October 24, 2015

UTICA, N.Y. (AP) Robert Esche's biggest save of his hockey career has dazzled this blue-collar city.

After a decade without a professional team, the former goalie along with businessman Frank DuRoss have resurrected the hockey ghosts and given this struggling central New York city a nice jolt of optimism.

Say hello to the Utica Comets, the latest incarnation of the pro game in a city that had been starved for a team to call its own.

''I think the Comets have given us the ability to put our hat on something,'' Mayor Robert Palmieri said. ''They've galvanized the city.''

Hockey had taken center stage before in the region, and Esche was well aware of the legacy of the Clinton Comets.

A member of the old Eastern Hockey League from 1954-73, the team was wildly popular, with the old rough-and-tumble action providing the grist for Nancy Dowd and brother Ned to write the screenplay for ''Slap Shot,'' the 1977 comedy starring Paul Newman.

The 1967-68 Comets lost only five times in 72 games under coach Pat Kelly, believed to be the fewest number of losses in a season in the history of modern professional hockey.

The 37-year-old Esche was born too late to witness the wrath of legendary enforcer Ian Anderson, the scoring exploits of Borden Smith, the grace of center Archie Burton, winger Dave Armstrong's hard shot, or the deft touch of captain Jack Kane.

Still, he asked their permission to use the Comets nickname when he was laying the groundwork for the franchise that transformed the Utica Memorial Auditorium into a hockey hotbed. That he has embraced the past has meant the world.

''It's been wonderful, and he's been wonderful to us old guys,'' the 71-year-old Armstrong said. ''He includes us in everything. It's been incredible.''

Esche, who grew up in the Utica suburb of Whitesboro, has had a passion to bring the American Hockey League back since the Utica Devils left town. Utica was the AHL affiliate of the New Jersey Devils from 1987-93, and the city hadn't had a pro team since the Mohawk Valley Prowlers of the United Hockey League went bankrupt in 2001 after a three-year run.

Esche ignored the naysayers and brought the Comets back two years ago.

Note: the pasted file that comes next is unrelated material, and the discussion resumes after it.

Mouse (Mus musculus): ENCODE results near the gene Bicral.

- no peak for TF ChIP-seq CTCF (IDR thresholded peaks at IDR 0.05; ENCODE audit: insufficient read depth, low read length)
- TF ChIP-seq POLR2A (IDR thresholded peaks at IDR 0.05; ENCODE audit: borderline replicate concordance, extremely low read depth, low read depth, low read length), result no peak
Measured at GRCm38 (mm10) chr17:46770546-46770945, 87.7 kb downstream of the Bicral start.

''Everybody just said what a horrible idea it was. It'll never work,'' said Esche, who had tried once before a decade ago after the Prowlers packed their bags. That venture failed because there were ''just too many people, too many politicians, involved.''

When Esche decided to try again, he kept his plans under wraps. Over nine months he put together a business plan, talked to state politicians, secured a deal with the Vancouver Canucks to get an AHL affiliate, and negotiated a contract with the ''Aud.''

''It's incredible the passion that he has,'' Comets coach Travis Green said. ''It wouldn't have happened if he wasn't from here.''

The long hockey legacy played a part.

Esche never saw tough guy John Brophy, who racked up nearly 4,000 career penalty minutes from 1955-73, a league record, and is believed to be the role model for Newman's character Reggie Dunlop ''Slap Shot.'' But he knows the history.

Brophy and his Long Island Ducks often wreaked havoc in the nearby Clinton Arena, where the original Comets played. No surprise that scenes from the movie were filmed in both Clinton and Utica.

Fighting was in its heyday then, and when the Comets were on the ice, oftentimes the players weren't the only ones to get hit. Since the old rink didn't have Plexiglas atop the boards, fans were fair game for opposing players who, just like the Hanson brothers in the movie, never hesitated to venture into the stands if provoked enough. And when things weren't going well for the home team, fans never shied from tossing the arena's folding wooden chairs at enemy players as they skated past.

''They (the games) were wild,'' Kane, now 79, said. ''There were a lot of chairs thrown on the ice.''

Esche has tapped into that past and made sure it remains an integral part of the hockey experience today. Likenesses of several bygone stars in their playing days adorn the inside of the unique Aud, a National Historic Civil Engineering Landmark with a cable-suspended roof and unobstructed seating. And although Anderson died here two years ago, amazingly, Burton, the elder statesman at 83, Kane, Smith, and Armstrong are among a group of seven former Comets who still live in the area and attend nearly every home game.

The Utica Devils made the playoffs four times in the team's tenure in Utica but were eliminated in the first round every time and never attracted more than 2,700 fans, even when Olympic hero Herb Brooks was coach.

Last season, only the current team's second year, the Comets hosted the league all-star game and won the Western Conference title to reach the Calder Cup finals before bowing to Manchester. The team had 26 sellouts in the regular season and every playoff game in the 3,835-seat Aud sold out, too, its raucous fans enjoying what turned into a 99-game season, the longest in the century-long history of hockey in the Mohawk Valley.

''There was never a place to play like that in all of the places we played,'' Armstrong said of the Clinton Arena. ''The fans were right on top of you. A Saturday night in Clinton was like Hockey Night in Canada, but this place here has absolutely come alive.

''I think kind of the same atmosphere has come back here. It's nice to see,'' Armstrong said. ''But I would love to have an old wooden chair that I could just grab if something went wrong. It would be wonderful, I'm telling yah.''


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